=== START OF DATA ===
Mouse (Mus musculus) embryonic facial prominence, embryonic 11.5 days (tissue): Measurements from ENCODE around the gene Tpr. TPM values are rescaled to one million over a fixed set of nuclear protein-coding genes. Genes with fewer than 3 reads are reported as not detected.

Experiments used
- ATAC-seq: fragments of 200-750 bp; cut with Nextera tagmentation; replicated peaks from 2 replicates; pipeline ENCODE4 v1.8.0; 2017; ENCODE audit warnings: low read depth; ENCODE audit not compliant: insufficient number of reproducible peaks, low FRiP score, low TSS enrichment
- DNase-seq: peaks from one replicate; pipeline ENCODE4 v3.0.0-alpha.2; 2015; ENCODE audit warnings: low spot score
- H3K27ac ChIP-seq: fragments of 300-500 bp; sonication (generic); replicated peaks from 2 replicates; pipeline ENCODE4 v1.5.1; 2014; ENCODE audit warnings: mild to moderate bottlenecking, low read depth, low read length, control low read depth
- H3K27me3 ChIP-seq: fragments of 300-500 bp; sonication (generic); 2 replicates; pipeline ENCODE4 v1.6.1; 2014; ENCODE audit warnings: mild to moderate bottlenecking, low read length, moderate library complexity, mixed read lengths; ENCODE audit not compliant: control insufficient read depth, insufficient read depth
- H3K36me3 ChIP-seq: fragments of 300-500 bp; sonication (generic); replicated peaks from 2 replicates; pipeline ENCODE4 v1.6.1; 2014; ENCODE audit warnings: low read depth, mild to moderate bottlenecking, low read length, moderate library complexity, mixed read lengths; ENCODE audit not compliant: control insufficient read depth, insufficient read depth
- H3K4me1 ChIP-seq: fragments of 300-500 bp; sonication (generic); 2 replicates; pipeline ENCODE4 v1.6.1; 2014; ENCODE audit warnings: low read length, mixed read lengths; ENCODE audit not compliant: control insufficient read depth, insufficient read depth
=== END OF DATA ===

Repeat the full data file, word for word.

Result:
Mouse (Mus musculus) embryonic facial prominence, embryonic 11.5 days (tissue): Measurements from ENCODE around the gene Tpr. TPM values are rescaled to one million over a fixed set of nuclear protein-coding genes. Genes with fewer than 3 reads are reported as not detected.

Experiments used
- ATAC-seq: fragments of 200-750 bp; cut with Nextera tagmentation; replicated peaks from 2 replicates; pipeline ENCODE4 v1.8.0; 2017; ENCODE audit warnings: low read depth; ENCODE audit not compliant: insufficient number of reproducible peaks, low FRiP score, low TSS enrichment
- DNase-seq: peaks from one replicate; pipeline ENCODE4 v3.0.0-alpha.2; 2015; ENCODE audit warnings: low spot score
- H3K27ac ChIP-seq: fragments of 300-500 bp; sonication (generic); replicated peaks from 2 replicates; pipeline ENCODE4 v1.5.1; 2014; ENCODE audit warnings: mild to moderate bottlenecking, low read depth, low read length, control low read depth
- H3K27me3 ChIP-seq: fragments of 300-500 bp; sonication (generic); 2 replicates; pipeline ENCODE4 v1.6.1; 2014; ENCODE audit warnings: mild to moderate bottlenecking, low read length, moderate library complexity, mixed read lengths; ENCODE audit not compliant: control insufficient read depth, insufficient read depth
- H3K36me3 ChIP-seq: fragments of 300-500 bp; sonication (generic); replicated peaks from 2 replicates; pipeline ENCODE4 v1.6.1; 2014; ENCODE audit warnings: low read depth, mild to moderate bottlenecking, low read length, moderate library complexity, mixed read lengths; ENCODE audit not compliant: control insufficient read depth, insufficient read depth
- H3K4me1 ChIP-seq: fragments of 300-500 bp; sonication (generic); 2 replicates; pipeline ENCODE4 v1.6.1; 2014; ENCODE audit warnings: low read length, mixed read lengths; ENCODE audit not compliant: control insufficient read depth, insufficient read depth